I can still remember the first time I almost told my mom that I was queer. Or maybe it was the first time she'd ever asked me if I might be queer. The details are fuzzy, but I'll never forget the setting. I had never considered coming out to my parents before. I was ranting about how absolutely, hideously gross men can be, while renting a movie at Blockbuster (RIP). I was reaching across the counter for a pack of microwave popcorn and my mother said quietly, “You know you talk a lot about how much you hate men. Do you… not like them… like that?”
I don’t remember much of what I said (the blood was rushing too loudly in my ears), but I backpedaled furiously. I did everything furiously back then. I was still in high school, caged in an all-girls Catholic school. I was angry and horny and more scared of myself than I'd ever thought possible. I’d known I liked girls for about as long as I'd known I like boys — since forever. But it was still a secret, one of the only ones my parents hadn’t sniffed out, one of the only truths that I kept for myself. I was an only child, so their attention was solely focused on me. I often felt claustrophobic.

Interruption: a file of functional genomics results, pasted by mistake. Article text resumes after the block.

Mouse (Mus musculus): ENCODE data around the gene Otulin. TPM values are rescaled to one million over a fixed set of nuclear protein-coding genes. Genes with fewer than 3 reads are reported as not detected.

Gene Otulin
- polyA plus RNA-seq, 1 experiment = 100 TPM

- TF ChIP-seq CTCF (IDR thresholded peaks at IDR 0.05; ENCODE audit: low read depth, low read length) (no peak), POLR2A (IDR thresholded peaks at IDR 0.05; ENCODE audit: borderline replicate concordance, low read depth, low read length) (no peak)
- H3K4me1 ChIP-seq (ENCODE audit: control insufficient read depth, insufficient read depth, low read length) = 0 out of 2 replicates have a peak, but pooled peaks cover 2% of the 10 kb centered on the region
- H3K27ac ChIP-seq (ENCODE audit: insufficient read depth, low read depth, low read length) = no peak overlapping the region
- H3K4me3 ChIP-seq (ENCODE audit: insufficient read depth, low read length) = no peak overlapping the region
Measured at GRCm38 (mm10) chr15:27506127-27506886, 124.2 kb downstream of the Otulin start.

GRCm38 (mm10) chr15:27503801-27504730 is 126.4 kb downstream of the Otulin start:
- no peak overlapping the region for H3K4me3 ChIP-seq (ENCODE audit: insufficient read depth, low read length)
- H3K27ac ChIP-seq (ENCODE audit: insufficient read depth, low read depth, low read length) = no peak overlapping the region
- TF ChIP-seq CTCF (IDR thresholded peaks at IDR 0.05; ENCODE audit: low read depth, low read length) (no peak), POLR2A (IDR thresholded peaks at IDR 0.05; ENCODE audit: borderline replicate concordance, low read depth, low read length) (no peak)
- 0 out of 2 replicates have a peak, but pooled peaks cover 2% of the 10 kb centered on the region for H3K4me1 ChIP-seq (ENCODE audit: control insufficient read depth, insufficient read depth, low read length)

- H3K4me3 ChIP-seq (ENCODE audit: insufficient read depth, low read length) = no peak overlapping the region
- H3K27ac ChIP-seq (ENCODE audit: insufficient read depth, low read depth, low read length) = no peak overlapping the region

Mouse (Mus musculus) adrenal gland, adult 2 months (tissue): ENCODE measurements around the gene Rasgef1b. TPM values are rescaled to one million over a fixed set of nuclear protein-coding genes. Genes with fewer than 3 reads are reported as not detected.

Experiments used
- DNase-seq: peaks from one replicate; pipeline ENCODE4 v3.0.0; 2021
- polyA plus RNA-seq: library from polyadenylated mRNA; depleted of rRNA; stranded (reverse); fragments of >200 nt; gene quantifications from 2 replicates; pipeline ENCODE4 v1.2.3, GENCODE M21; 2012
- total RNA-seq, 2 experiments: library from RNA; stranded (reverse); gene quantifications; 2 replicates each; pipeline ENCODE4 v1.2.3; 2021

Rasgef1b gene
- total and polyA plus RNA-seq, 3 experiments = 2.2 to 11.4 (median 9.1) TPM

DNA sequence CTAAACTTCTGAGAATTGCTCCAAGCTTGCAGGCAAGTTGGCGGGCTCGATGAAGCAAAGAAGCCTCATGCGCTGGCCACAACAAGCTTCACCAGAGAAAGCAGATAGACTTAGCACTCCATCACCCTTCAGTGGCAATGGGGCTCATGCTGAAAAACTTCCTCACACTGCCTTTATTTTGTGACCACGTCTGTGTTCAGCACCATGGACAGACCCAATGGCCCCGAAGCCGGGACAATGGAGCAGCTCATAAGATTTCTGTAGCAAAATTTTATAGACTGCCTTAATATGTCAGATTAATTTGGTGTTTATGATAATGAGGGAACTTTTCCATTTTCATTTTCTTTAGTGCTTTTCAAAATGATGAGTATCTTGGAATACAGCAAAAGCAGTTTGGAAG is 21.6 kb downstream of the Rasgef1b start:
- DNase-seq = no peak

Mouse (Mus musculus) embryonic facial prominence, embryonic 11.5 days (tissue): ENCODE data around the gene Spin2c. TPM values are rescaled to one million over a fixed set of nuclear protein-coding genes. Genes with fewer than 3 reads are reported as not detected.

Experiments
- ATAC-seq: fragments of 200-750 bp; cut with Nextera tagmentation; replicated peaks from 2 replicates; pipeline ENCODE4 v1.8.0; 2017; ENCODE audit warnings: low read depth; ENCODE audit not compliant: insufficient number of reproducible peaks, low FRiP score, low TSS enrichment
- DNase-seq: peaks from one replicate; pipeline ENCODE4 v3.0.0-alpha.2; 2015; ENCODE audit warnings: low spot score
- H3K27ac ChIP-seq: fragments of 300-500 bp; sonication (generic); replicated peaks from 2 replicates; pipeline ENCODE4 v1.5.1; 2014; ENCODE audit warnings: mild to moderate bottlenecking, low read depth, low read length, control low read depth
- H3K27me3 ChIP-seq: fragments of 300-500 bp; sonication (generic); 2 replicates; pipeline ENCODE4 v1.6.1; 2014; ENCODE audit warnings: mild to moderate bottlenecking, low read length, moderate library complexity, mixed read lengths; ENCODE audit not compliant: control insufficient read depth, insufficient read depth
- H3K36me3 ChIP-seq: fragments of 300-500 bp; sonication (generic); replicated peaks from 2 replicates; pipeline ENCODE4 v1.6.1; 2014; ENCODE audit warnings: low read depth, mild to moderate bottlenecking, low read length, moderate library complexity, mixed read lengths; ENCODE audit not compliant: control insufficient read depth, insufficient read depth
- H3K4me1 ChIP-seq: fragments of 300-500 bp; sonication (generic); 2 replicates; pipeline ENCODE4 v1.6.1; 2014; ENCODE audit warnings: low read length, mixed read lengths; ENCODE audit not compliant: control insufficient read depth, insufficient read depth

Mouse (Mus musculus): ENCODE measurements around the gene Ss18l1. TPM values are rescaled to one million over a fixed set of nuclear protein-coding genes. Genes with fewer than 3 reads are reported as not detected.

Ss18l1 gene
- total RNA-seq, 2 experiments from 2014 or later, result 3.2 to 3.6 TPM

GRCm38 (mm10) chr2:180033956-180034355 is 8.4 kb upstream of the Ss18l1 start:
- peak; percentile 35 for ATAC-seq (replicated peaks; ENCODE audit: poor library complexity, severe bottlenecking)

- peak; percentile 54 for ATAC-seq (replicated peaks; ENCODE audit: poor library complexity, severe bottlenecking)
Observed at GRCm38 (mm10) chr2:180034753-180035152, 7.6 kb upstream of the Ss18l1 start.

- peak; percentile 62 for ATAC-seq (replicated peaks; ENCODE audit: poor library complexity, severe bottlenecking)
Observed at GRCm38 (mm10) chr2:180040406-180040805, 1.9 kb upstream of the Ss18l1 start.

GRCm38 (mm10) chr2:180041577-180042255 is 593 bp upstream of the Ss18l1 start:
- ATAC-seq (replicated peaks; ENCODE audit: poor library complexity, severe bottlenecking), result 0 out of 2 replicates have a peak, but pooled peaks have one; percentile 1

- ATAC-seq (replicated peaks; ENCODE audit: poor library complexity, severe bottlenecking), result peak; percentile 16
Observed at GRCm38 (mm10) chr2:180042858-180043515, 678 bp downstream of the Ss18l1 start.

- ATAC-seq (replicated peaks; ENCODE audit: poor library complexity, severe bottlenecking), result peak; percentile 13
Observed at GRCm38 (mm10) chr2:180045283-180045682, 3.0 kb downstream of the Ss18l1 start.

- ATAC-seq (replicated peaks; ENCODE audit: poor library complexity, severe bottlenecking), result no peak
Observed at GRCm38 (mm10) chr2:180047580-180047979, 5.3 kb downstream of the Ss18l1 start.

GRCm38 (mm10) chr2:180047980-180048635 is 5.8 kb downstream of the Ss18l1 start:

My sexuality was a secret that I carried past middle school. Through the incredible teasing, the endless isolation, and with the label “dyke” hanging over my head like a heavy blade. In hindsight, I was probably called a “dyke” not because my classmates necessarily knew what that meant, but because I was already starting to bud as a little feminist; for a class of 12-year-old boys and girls growing up in Texas, who lacked any political or sexual education, the words were basically synonymous.